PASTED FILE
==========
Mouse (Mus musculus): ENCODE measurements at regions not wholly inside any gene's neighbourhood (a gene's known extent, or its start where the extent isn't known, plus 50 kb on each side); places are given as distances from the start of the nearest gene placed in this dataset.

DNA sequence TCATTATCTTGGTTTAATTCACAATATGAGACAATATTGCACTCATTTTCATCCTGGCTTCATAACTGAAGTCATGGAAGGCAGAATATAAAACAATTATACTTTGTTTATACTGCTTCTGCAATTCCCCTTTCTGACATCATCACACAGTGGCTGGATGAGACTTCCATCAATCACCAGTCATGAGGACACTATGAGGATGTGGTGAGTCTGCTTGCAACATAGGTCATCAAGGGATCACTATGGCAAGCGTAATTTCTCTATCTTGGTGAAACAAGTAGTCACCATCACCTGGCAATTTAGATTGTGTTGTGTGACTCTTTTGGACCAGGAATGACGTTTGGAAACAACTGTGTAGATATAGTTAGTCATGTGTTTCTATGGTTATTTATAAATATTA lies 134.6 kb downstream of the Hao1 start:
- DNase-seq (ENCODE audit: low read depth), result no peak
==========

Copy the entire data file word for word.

Mouse (Mus musculus): ENCODE measurements at regions not wholly inside any gene's neighbourhood (a gene's known extent, or its start where the extent isn't known, plus 50 kb on each side); places are given as distances from the start of the nearest gene placed in this dataset.

DNA sequence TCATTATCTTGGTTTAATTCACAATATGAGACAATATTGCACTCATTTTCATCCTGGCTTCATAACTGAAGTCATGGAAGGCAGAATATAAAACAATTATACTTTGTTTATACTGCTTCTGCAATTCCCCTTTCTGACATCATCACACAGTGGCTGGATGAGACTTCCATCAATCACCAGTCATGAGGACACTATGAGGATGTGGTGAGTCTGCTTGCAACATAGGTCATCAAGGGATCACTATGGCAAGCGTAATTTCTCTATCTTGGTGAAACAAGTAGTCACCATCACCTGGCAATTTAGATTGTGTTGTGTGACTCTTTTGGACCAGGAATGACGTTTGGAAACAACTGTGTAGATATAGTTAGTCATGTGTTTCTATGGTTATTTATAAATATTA lies 134.6 kb downstream of the Hao1 start:
- DNase-seq (ENCODE audit: low read depth), result no peak